Ceramide NS



Ceramide NS at a glance

  • Natural component of skin that helps maintain barrier strength
  • As a skin care ingredient, aides in improving skin’s texture, hydration, and suppleness
  • Also helps boost skin’s defences against external stimuli
  • Can be derived from various sources, including yeast
  • Safety approved by the Cosmetic Ingredient Review Expert Panel

Ceramide NS description

Ceramide NS belongs to a larger group of ceramides that are naturally occurring, long chains of lipids (fats) that are major components of skin’s outer layers. In fact, skin’s composition is 50% ceramides. Ceramide NS in particular is a sphingosine-based ceramide, which when included in skin care formulas, helps skin produce more of its own ceramides. This helps skin better retain its moisture, while simultaneously strengthening its barrier against external stimuli. In general, ceramides work best when they’re combined with other replenishing ingredients like fatty acids and cholesterol. These lipid mixtures work in multiple ways to improve skin’s texture, suppleness, and help calm signs of sensitivity. Indeed, ceramides play a critical role in maintaining healthy skin. Ceramide NS can be derived from various sources both synthetic and natural, including yeast. The Cosmetic Ingredient Review Expert Panel’s 2020 assessment concluded that ceramide ingredients are safe in cosmetics in the present practises of use. Their survey data looked at personal care products containing concentrations between 0.001-0.006% of ceramide NS. This is a good example of how a seemingly low concentration of an ingredient can still have a noticeable effect on skin.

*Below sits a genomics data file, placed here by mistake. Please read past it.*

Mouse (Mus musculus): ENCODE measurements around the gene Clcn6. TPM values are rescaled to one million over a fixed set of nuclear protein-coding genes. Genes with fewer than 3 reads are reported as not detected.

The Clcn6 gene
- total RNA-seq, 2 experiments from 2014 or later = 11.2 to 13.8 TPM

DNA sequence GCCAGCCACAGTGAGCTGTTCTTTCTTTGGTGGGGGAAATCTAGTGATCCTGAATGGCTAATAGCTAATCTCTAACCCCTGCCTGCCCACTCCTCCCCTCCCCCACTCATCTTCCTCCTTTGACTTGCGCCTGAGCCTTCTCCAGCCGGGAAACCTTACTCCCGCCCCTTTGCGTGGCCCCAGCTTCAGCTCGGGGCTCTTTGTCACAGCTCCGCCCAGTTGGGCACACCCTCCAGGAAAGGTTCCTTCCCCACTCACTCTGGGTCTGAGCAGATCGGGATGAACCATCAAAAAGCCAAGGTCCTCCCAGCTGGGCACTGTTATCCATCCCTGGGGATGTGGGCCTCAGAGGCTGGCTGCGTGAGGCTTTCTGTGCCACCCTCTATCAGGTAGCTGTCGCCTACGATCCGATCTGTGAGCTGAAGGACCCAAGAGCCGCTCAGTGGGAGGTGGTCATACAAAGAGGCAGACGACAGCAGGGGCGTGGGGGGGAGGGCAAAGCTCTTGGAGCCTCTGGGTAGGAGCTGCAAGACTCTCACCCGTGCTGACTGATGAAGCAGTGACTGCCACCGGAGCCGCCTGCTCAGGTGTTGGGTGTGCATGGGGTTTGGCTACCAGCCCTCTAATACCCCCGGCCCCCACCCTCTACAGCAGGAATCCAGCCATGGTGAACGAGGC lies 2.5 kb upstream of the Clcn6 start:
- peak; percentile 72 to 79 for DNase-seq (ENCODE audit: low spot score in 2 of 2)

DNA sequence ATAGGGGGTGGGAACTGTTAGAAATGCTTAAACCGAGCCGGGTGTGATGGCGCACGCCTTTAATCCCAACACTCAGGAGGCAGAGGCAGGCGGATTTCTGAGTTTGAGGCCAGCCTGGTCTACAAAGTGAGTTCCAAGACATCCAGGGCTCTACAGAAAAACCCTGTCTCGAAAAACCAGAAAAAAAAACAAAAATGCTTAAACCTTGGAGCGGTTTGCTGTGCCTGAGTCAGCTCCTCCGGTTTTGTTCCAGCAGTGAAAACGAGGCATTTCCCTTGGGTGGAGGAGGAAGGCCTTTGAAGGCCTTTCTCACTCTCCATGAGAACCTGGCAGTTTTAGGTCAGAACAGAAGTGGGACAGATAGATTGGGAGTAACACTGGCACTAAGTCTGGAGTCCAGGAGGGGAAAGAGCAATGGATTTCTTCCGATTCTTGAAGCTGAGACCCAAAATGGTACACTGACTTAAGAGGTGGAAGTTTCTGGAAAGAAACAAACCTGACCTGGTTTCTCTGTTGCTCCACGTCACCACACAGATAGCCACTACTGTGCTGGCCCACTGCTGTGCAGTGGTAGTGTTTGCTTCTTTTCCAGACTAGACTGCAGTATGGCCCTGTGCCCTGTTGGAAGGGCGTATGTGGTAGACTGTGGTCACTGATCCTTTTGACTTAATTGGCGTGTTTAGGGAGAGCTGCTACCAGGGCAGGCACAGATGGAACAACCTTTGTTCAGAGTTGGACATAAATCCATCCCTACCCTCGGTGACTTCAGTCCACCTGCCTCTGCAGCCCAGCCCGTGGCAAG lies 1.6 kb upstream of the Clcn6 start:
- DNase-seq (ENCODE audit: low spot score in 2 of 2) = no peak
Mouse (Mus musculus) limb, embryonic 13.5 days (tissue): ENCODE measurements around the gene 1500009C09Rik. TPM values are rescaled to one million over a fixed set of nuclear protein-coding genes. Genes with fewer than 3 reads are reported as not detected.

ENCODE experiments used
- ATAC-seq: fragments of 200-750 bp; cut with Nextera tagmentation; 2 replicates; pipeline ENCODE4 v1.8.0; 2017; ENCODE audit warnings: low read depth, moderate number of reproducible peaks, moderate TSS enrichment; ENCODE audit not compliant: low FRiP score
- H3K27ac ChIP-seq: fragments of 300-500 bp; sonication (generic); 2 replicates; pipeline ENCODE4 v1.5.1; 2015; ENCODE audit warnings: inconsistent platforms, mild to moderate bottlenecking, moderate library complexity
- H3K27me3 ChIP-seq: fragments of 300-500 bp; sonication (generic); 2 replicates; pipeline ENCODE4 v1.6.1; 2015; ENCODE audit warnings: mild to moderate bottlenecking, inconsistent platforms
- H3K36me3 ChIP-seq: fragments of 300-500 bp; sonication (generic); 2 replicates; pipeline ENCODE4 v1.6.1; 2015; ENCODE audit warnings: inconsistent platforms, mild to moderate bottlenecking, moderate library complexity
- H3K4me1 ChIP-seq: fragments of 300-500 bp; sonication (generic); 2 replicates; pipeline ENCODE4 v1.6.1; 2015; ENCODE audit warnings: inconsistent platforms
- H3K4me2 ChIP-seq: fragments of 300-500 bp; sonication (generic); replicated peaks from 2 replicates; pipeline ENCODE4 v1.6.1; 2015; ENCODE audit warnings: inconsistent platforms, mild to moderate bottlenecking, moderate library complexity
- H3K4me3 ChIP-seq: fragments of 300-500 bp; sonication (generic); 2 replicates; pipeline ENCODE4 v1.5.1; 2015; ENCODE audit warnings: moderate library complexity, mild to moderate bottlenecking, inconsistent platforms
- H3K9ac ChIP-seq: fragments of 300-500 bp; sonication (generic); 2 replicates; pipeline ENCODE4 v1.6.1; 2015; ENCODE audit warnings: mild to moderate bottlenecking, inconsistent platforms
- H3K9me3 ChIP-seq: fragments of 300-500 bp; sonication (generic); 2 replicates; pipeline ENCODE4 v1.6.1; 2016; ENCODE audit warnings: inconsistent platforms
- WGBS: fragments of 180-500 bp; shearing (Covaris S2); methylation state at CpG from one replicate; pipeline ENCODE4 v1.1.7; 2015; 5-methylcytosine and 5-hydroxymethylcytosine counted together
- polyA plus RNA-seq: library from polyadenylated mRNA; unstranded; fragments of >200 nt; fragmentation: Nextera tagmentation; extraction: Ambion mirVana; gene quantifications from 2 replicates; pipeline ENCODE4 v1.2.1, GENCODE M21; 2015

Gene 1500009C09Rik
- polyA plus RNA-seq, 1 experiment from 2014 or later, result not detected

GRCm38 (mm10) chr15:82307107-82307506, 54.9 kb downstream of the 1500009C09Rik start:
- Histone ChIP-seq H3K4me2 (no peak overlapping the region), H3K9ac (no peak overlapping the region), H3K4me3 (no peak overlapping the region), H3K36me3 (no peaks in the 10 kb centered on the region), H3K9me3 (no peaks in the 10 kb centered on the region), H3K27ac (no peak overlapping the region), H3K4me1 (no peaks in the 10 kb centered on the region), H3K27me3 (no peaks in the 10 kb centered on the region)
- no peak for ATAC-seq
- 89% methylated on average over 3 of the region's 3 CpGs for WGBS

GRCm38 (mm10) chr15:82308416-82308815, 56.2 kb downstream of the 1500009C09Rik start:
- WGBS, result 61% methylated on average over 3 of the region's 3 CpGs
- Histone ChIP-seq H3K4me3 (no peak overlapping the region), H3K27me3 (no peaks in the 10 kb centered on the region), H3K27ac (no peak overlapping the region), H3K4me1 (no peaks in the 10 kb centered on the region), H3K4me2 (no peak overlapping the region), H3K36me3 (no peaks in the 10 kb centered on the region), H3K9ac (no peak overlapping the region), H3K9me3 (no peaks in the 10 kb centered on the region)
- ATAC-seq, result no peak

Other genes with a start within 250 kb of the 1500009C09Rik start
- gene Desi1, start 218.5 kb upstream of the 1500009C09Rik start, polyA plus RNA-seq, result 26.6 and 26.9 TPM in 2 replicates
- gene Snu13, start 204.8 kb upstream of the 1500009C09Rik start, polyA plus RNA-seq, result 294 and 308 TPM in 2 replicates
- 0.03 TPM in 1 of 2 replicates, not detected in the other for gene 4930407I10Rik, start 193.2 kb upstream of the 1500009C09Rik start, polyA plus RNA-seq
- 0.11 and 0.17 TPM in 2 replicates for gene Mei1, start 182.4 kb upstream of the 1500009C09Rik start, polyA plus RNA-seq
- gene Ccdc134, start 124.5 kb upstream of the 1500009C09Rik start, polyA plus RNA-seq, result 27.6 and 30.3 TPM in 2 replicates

Ceramide NS references

  • International Journal of Toxicology, 2020, pages 5S-25S
  • PLoS ONE, October 2018, pages 1-18
  • Scientific Reports, November 2015, pages 1-11
  • Biochimica et Biophysica Acta, October 2014, pages 2473-2483
  • Journal of the American Academy of Dermatology, July 2014, pages 177-184
  • Journal of Lipid Research, September 2007, pages 1936-1943
  • American Journal of Clinical Dermatology, Volume 4, 2003, pages 107-129
  • Journal of Investigative Dermatology, November 2001, pages 1126-1136
  • Skin Pharmacology and Applied Skin Physiology, September-October 2001, pages 261-271

Peer-reviewed, substantiated scientific research is used to assess ingredients in this dictionary. Regulations regarding constraints, permitted concentration levels and availability vary by country and region.

Ingredient ratings


Proven and supported by independent studies. Outstanding active ingredient for most skin types or concerns.


Necessary to improve a formula's texture, stability, or penetration.


Generally non-irritating but may have aesthetic, stability, or other issues that limit its usefulness.


There is a likelihood of irritation. Risk increases when combined with other problematic ingredients.


May cause irritation, inflammation, dryness, etc. May offer benefit in some capability but overall, proven to do more harm than good.


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Not rated

We have not yet rated this ingredient because we have not had a chance to review the research on it.